Water Cannon Dispute between Japan and Taiwan

photo by http://www.metro.co.uk/news

Cannon Dispute by Matthew Harper

In the past week, the disagreement over who should control several small islands between the Japanese and Chinese Governments hasn’t slowed. In fact, it’s only heated up. Or maybe it’s cooled down as, in the latest twist, the Japanese Coast Guard turned its water cannons on a fleet of boats from Taiwan, several of which then returned fire… or, water, that is.

photo by http://www.metro.co.uk/news

According to Reuters, around 50 total Taiwanese ships, mostly made up of fishing boats but also including several Taiwanese Coast Guard vessels, were fired upon by the Japanese Coast Guard with water cannons in an effort to turn the Taiwanese boats back towards their home waters. China and Japan have actually had meetings to calm the dispute over the islands, but now Taiwan is also making a claim for them, making a big, new splash in this controversy.

            Japan purchased the islands in the East China Sea from a private owner two weeks ago, but China has claimed they rightfully belonged to their nation the entire time, and Taiwan says that they shared fishing rights around the island with the Chinese. It’s a slippery situation, and this latest incident, with large government ships opening fire on each other, water cannons only or not, is a sign that things may get much more serious in the days to come. In fact, China sent out several vessels to monitor the situation, meaning that all three arguing nations were involved in the kerfuffle.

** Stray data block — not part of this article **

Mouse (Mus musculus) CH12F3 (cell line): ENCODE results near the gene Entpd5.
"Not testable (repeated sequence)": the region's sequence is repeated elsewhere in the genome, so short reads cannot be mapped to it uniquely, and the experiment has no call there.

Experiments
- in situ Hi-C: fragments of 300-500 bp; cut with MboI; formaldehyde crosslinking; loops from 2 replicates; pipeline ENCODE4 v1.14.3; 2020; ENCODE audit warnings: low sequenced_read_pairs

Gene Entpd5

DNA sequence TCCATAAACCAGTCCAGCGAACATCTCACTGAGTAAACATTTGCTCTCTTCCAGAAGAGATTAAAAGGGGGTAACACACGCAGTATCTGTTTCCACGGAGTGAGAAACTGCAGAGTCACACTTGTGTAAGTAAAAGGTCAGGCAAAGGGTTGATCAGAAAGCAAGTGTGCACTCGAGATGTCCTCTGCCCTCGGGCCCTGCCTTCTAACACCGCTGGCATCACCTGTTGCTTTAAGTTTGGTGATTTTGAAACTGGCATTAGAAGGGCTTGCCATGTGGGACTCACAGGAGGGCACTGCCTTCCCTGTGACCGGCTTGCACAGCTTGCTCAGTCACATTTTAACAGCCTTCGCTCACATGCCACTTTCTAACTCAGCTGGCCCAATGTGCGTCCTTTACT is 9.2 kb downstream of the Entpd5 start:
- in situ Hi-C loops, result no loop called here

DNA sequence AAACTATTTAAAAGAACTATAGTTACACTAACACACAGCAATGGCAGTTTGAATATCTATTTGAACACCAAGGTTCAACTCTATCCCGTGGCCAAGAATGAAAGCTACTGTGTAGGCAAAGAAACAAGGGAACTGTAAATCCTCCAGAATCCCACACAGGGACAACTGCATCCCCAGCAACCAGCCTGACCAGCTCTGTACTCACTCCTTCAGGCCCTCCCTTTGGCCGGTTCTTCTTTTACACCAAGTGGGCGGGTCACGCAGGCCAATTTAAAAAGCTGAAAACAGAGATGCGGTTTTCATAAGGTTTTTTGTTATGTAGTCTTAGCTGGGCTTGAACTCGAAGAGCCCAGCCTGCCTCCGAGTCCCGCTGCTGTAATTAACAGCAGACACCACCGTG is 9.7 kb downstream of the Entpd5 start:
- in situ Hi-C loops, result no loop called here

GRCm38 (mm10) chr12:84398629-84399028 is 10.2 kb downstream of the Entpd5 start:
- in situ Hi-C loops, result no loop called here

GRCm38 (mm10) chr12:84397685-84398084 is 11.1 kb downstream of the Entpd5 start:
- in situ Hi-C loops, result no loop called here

The Taiwanese ships had a chance to turn back before having the Japanese water cannons spraying them down, but they ignored the warnings and kept their course. In response, the Taiwanese Coast Guard ships themselves opened fire with water cannons on the Japanese ships. Think of a backyard water gun fight, only much less fun and with big, big stakes. Despite all of the commotion, no one was injured, according to UK paper The Telegraph. Japan then lodged a complaint about the incident with the Taiwanese government, saying that there was no need for this to happen and that the Taiwanese ships should have heeded the warnings they were given.

photo by jordantimes.com

There is good news in this sea of argument, though, as most experts on the situation don’t expect any serious military action from any of the involved sides. Reuters claims that Japan and China both want the whole dispute solved as soon as possible, as it has already been causing riots in the streets of China. The Japanese Prime Minister continues to stand his ground in all of these debates, though, most likely because his government’s elections are coming up and he doesn’t want to appear weak. All three nations, luckily, seem to want to work out this row before things get any uglier.